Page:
St. Louis marchers protest ex-cop’s acquittal
ST. LOUIS — Noisy demonstrators marched through two malls in an upscale area of suburban St. Louis yesterday to protest the acquittal of a white former St. Louis cop in the shooting of a black man, picking up after a night of mostly peaceful demonstrations that escalated into scattered acts of vandalism and violence.
A few hundred people walked through West County Center in Des Peres, an upscale community west of St. Louis, loudly chanting slogans such as “black lives matter” and “it is our duty to fight for our freedom” to decry the judge’s verdict Friday clearing ex-St. Louis police officer Jason Stockley of first-degree murder in the 2011 shooting death of Anthony Lamar Smith. A short time later, they demonstrated at Chesterfield Mall and at a festival featuring restaurant food from across the region. No arrests were reported at any of the demonstrations.
The mall protests followed raucous daytime marches in downtown St. Louis and through the city’s posh Central West End area during the night. Protesters were making it clear, they said, that the entire region, not just predominantly black areas of St. Louis, should feel uncomfortable with the verdict and its impact.
“I don’t think racism is going to change in America until people get uncomfortable,” said Kayla Reed of the St. Louis Action Council, a protest organizer.
Susanna Prins, a 27-yearold white woman from University City, another St. Louis suburb, carried a sign reading, “White silence is violence.”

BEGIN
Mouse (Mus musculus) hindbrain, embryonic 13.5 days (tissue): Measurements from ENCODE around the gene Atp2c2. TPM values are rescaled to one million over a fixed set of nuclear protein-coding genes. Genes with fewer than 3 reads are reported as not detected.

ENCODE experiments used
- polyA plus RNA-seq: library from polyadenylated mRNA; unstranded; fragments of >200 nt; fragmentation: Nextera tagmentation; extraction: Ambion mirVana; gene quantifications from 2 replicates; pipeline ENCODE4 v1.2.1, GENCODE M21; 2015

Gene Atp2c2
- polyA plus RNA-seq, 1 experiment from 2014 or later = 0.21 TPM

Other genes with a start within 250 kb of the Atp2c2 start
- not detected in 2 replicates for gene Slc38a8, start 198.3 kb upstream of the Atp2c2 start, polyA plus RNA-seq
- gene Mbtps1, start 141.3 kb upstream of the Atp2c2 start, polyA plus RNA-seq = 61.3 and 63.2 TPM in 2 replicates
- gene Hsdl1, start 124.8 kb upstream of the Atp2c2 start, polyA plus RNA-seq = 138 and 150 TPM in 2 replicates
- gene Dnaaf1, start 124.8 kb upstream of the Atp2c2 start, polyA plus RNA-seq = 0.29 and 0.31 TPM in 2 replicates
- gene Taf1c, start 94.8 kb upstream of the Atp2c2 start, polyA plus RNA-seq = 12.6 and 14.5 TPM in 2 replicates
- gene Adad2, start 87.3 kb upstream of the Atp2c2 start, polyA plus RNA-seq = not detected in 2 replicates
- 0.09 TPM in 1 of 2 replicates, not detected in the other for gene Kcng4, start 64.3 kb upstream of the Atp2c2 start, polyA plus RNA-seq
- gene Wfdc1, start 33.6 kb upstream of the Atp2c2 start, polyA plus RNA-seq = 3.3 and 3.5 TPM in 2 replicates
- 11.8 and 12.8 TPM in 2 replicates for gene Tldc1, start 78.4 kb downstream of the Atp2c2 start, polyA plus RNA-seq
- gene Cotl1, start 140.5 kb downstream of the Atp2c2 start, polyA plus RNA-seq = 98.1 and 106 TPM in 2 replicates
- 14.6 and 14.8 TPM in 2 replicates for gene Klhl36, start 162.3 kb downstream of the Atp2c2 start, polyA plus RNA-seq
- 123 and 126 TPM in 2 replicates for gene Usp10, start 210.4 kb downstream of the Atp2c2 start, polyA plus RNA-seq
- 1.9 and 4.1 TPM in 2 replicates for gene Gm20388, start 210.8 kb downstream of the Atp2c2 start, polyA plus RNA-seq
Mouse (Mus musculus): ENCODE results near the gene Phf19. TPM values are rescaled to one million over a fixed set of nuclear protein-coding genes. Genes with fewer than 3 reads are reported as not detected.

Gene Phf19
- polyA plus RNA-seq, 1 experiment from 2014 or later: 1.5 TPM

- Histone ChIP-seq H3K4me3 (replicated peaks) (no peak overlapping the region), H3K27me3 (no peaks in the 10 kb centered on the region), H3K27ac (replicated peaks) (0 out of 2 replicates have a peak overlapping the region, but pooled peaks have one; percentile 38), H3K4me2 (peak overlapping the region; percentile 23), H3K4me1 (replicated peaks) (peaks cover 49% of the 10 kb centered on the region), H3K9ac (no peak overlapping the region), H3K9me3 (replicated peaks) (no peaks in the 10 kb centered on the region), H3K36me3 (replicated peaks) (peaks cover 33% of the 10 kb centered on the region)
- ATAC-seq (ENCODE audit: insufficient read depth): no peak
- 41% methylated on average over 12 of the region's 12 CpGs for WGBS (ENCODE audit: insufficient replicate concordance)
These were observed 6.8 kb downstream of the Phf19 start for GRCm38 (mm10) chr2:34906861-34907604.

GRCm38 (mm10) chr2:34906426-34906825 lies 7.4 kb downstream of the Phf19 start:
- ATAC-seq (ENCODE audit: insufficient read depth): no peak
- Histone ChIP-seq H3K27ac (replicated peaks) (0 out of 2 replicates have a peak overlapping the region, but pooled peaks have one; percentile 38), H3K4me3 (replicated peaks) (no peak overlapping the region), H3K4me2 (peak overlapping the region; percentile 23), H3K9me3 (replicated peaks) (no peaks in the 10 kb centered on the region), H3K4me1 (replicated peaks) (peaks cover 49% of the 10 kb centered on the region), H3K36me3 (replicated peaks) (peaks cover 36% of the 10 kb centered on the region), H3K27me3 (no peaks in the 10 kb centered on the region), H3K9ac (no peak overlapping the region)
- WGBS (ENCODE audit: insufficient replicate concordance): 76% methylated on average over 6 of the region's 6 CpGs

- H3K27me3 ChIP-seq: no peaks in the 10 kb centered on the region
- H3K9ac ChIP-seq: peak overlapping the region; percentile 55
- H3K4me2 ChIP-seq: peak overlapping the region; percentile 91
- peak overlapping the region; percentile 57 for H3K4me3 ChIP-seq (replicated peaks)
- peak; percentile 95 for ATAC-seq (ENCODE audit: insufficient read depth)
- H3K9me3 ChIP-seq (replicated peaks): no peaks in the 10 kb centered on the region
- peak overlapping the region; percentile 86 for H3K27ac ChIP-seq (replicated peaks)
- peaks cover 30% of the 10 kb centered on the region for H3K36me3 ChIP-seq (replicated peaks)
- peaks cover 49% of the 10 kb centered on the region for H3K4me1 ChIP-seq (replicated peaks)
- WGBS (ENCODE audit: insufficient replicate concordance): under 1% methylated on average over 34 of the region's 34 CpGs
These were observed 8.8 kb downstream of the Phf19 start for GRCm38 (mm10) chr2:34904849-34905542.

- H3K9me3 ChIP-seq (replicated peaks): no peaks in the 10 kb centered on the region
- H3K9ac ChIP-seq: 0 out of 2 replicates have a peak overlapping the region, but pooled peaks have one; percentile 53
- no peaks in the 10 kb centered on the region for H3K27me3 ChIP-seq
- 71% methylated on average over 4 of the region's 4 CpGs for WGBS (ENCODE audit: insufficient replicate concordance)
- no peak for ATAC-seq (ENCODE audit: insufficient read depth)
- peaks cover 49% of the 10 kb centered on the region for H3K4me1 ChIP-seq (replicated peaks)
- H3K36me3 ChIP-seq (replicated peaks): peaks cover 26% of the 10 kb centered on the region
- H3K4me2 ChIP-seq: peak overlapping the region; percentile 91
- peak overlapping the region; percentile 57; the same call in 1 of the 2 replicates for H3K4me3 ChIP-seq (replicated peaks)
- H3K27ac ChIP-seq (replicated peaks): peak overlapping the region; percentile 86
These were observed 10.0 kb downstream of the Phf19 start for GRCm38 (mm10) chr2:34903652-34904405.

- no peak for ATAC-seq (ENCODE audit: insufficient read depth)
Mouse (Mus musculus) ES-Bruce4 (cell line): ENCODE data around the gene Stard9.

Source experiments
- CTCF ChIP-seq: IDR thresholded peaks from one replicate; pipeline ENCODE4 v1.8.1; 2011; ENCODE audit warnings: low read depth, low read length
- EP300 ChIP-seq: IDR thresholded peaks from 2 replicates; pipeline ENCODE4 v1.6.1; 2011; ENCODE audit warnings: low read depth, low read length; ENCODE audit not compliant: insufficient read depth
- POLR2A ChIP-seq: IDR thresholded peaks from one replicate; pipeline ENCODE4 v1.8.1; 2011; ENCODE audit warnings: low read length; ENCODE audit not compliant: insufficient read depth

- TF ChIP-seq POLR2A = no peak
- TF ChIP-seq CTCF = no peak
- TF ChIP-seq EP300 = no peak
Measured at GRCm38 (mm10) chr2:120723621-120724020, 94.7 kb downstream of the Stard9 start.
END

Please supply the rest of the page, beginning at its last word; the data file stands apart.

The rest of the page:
“Not saying or doing anything makes you complicit in the brutalization of our friends and neighbors,” Prins said.
The U.S. Department of Justice said yesterday it will not open a new civil rights investigation into the case. The head of the NAACP St. Louis had asked for a federal investigation. Justice Department spokeswoman Lauren Ehrsam said the department concluded in September 2016 that evidence did not support prosecution under criminal civil rights statutes, but did not announce it publicly until now to avoid impacting the state criminal case.
The civil disobedience followed the acquittal of Stockley for fatally shooting Smith, 24, after the suspected drug dealer crashed his car following a chase.
Stockley testified that he saw Smith holding a silver revolver as he sped away and felt he was in imminent danger as he was approaching the vehicle later.
Prosecutors said Stockley planted a gun in Smith’s car after the shooting — Stockley’s DNA was on the weapon but Smith’s wasn’t. Dashcam video from Stockley’s cruiser captured him saying he was “going to kill this (expletive), don’t you know it.” Less than a minute later, he shot Smith five times.
St. Louis Circuit Judge Timothy Wilson said prosecutors didn’t prove beyond a reasonable doubt that Stockley murdered Smith or that the officer didn’t act in self-defense. In an interview with the St. Louis Post-Dispatch after the verdict, Stockley, 36, said he understands how video of the shooting looks bad, but that he did nothing wrong. Stockley left St. Louis’ police force in 2013 and moved to Houston.
‘GET UNCOMFORTABLE’: Protesters gather Friday in St. Louis after a judge found a white former police officer not guilty of first-degree murder in the death of Anthony Lamar Smith, inset.